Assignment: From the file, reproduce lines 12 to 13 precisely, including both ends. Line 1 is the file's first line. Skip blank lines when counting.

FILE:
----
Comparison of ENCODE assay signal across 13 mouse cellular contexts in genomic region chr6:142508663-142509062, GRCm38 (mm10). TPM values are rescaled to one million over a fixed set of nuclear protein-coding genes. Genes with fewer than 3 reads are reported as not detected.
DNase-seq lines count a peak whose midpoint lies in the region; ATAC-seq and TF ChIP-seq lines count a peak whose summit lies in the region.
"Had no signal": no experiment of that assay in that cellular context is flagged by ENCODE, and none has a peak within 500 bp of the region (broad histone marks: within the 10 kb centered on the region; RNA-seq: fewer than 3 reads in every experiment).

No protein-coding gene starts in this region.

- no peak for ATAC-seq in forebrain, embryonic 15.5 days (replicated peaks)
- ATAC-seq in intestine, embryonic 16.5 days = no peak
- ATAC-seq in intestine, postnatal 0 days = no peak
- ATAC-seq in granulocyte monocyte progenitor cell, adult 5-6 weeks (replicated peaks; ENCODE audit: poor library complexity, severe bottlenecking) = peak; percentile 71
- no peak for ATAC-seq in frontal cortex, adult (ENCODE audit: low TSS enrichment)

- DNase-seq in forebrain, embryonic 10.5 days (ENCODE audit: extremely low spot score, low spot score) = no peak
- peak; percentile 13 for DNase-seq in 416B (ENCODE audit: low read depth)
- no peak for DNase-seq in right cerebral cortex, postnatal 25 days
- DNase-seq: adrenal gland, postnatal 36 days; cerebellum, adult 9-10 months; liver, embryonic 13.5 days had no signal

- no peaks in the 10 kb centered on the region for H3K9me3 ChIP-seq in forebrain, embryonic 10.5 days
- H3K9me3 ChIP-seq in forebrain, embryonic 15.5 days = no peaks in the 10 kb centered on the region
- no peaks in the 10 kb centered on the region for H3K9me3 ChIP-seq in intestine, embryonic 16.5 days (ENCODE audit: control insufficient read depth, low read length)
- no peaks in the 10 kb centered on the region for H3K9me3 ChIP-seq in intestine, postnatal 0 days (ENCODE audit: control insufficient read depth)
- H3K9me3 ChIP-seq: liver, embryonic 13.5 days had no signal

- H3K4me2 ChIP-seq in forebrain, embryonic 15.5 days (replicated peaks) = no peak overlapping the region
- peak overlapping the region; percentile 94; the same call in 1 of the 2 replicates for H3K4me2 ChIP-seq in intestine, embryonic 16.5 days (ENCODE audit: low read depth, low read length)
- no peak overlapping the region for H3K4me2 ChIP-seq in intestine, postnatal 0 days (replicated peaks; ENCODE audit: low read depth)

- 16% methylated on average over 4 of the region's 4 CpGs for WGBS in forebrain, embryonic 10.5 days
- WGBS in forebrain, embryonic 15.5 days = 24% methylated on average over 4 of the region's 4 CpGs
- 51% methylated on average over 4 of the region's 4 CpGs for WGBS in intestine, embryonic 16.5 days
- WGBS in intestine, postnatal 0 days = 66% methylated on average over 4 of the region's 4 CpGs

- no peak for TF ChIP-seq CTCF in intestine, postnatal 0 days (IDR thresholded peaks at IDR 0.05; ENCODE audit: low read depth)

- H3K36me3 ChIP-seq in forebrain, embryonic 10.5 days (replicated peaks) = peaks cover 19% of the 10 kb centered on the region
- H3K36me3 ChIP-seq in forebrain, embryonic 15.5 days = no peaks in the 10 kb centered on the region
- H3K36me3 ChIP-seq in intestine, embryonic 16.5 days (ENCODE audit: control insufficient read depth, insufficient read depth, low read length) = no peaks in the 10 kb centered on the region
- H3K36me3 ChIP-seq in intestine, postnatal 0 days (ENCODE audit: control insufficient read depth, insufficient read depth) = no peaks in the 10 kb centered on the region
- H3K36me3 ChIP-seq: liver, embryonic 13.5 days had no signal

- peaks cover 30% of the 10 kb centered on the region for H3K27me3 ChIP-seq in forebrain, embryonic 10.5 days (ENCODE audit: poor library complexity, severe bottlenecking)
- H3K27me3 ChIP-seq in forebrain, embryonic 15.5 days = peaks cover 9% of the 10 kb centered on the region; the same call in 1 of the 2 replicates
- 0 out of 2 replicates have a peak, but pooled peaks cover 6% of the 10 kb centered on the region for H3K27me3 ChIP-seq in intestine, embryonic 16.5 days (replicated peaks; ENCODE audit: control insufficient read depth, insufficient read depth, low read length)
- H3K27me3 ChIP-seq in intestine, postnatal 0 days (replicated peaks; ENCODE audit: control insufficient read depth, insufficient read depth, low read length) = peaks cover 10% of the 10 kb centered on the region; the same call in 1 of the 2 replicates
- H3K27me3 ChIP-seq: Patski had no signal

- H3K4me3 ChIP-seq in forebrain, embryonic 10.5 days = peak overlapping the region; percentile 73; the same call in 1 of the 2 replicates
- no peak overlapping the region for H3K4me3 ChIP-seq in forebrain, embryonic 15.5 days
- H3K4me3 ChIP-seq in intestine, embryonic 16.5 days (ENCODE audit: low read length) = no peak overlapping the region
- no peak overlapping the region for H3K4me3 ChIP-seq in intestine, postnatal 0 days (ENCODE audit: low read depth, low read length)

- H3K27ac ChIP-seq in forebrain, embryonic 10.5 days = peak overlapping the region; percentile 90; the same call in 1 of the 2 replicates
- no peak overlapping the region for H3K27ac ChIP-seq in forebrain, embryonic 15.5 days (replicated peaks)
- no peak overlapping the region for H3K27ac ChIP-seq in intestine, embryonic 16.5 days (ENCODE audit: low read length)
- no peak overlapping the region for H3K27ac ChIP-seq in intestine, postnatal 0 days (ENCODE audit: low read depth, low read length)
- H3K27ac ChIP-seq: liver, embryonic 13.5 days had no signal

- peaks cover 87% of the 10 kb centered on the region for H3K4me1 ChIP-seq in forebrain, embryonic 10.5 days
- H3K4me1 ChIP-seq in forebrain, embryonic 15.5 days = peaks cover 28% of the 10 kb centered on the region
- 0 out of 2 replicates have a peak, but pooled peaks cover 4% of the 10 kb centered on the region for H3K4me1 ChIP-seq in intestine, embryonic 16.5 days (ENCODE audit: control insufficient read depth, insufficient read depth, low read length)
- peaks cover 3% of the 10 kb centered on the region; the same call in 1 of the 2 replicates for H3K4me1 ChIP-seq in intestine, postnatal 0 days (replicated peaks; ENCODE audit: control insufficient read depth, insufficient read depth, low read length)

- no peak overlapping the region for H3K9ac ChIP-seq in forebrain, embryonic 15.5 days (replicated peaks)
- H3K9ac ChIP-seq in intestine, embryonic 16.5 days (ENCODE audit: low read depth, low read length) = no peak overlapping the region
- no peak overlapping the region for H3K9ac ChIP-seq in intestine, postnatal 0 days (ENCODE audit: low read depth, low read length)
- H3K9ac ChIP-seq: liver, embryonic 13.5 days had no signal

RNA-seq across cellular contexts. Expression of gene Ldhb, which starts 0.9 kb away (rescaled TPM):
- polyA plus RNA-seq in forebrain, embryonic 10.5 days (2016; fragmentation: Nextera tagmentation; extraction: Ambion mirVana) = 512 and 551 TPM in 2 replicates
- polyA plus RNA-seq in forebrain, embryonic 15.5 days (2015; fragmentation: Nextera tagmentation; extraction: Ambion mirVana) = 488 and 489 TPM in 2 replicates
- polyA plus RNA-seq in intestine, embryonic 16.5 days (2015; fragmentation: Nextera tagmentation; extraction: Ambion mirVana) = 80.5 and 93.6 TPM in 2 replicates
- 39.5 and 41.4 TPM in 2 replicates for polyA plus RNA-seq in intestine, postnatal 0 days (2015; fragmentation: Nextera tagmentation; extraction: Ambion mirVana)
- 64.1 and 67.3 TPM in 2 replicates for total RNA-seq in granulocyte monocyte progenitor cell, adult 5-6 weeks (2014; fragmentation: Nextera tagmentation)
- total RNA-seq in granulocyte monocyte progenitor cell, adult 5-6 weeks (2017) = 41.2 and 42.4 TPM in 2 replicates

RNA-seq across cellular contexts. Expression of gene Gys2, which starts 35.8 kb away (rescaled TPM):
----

- no peak for DNase-seq in right cerebral cortex, postnatal 25 days
- DNase-seq: adrenal gland, postnatal 36 days; cerebellum, adult 9-10 months; liver, embryonic 13.5 days had no signal